“Now concerning food offered to idols: we know that “all of us possess knowledge.” This “knowledge” puffs up, but love builds up. If anyone imagines that he knows something, he does not yet know as he ought to know. But if anyone loves God, he is known by God.”
In this passage, God’s Word gives us a distinction between knowledge and love. The word that is used here to describe what knowledge can do to someone is physióō. It means to puff up, like having a big head, like an egotistical person spewing out their arrogant thoughts. Notice, in this, it’s not knowledge itself that does this, but the attitude with which knowledge is perceived and used. It really is the “I know more, I know better, I’m smarter than you are. Nah na na nah na” kind of attitude. This isn’t the best way of treating others, but unfortunately it is again becoming a very common way of doing so. But this attitude runs counter to not only how our Heavenly Father interacts with us, but also how we as Christians are called to interact with each other.
Philippians 2:6-8: who, though he was in the form of God, did not count equality with God a thing to be grasped, but emptied himself, by taking the form of a servant, being born in the likeness of men. And being found in human form, he humbled himself by becoming obedient to the point of death, even death on a cross.
Compare the puffed-upedness and arrogant attitude in how sometimes we treat others to how Jesus treated us. If anyone can be considered to have knowledge it is our Heavenly Father. The word we use for God’s knowledge is omniscience—knowing all things. But our God did not choose to come to us in puffed up arrogance (if anyone has the right to it is God), but instead our God chose to sacrifice that knowledge to become one of us so that some of us might be saved through grace.
Living then in the way that our God has lived for us, not considering our knowledge a reason to feel superior to others or to ostracize them from our lives, as Christians we are called to see every interaction with others as an opportunity to share the good news of Jesus.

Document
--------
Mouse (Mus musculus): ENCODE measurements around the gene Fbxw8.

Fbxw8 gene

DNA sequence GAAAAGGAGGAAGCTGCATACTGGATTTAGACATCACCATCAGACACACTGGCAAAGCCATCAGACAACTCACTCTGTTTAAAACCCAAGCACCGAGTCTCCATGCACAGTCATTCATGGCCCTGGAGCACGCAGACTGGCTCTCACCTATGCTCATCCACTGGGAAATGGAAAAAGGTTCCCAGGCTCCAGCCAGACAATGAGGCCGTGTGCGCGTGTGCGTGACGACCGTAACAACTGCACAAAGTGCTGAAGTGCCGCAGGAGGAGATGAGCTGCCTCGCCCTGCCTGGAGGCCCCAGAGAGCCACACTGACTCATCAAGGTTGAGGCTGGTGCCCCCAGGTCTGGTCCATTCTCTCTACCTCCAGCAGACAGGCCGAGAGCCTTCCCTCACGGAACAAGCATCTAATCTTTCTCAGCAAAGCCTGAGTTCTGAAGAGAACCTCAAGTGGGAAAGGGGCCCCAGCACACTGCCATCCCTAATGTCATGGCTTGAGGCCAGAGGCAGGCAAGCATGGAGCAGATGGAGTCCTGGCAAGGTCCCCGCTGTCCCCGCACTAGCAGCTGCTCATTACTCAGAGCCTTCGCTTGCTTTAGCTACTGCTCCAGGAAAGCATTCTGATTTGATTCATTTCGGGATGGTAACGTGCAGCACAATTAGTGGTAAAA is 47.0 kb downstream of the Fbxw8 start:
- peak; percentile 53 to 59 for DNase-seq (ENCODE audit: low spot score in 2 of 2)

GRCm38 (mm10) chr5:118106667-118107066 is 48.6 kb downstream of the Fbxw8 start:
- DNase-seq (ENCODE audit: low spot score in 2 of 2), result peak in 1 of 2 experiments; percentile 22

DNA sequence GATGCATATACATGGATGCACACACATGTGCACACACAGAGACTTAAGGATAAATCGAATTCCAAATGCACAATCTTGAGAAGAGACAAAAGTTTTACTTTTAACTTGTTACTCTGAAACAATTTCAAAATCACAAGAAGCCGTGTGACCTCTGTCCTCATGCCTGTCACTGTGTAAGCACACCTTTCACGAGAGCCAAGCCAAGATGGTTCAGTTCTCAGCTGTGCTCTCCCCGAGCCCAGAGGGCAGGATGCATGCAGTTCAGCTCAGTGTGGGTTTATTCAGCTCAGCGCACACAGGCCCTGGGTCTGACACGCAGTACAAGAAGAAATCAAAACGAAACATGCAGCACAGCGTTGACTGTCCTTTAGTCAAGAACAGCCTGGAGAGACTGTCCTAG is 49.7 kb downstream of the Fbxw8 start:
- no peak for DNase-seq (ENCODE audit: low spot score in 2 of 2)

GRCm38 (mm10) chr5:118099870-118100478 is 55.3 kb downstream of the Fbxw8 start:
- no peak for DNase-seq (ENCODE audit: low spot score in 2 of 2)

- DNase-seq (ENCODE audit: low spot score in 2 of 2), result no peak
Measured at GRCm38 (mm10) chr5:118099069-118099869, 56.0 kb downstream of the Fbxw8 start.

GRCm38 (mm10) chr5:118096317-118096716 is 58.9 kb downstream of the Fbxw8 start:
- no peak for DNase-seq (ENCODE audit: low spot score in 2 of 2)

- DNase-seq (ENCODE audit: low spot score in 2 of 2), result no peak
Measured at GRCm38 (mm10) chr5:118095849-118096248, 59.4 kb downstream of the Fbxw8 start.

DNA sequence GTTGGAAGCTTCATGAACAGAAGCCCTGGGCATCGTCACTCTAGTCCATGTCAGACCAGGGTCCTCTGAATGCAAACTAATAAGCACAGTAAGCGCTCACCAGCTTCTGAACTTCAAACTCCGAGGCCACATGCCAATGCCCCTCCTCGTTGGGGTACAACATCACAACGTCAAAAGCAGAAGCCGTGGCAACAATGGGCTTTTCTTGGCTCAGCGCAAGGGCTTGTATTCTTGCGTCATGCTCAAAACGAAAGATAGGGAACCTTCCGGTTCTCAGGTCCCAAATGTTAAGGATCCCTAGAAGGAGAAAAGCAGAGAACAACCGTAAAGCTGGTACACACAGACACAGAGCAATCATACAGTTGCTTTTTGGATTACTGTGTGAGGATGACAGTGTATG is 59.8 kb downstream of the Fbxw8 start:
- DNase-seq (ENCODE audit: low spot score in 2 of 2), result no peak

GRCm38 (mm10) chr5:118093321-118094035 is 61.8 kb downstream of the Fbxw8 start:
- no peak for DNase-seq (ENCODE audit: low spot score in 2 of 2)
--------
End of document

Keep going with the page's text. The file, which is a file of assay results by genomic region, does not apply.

That’s where the Epistle reading is ultimately taking us today. I Corinthians 8:11-13:
“And so by your knowledge this weak person is destroyed, the brother for whom Christ died. Thus, sinning against your brothers and wounding their conscience when it is weak, you sin against Christ. Therefore, if food makes my brother stumble, I will never eat meat, lest I make my brother stumble.”
We’ll put this into contemporary terms. Not everyone knows that politics is not the most important thing in the world. Many people do think this and act accordingly by blocking people that don’t believe politically the way they do. Politics and pretty much any other opinion ultimately is not that important when compared to knowing, being with, and sharing the hope we have in Jesus. When we act like the world and block or unfriend others who don’t agree with us politically or otherwise, what we are showing them is that politics is more important than love; politics is more important than relationships; and, ultimately, that politics is more important than the opportunity to be a witness of our savior, Jesus.
As Christians, in this heated and crazy world, we are called by our Heavenly Father to keep our heads screwed on straight and to remember what actually matters most, not politics or disagreements, but the opportunity to show and share the love of God in Jesus.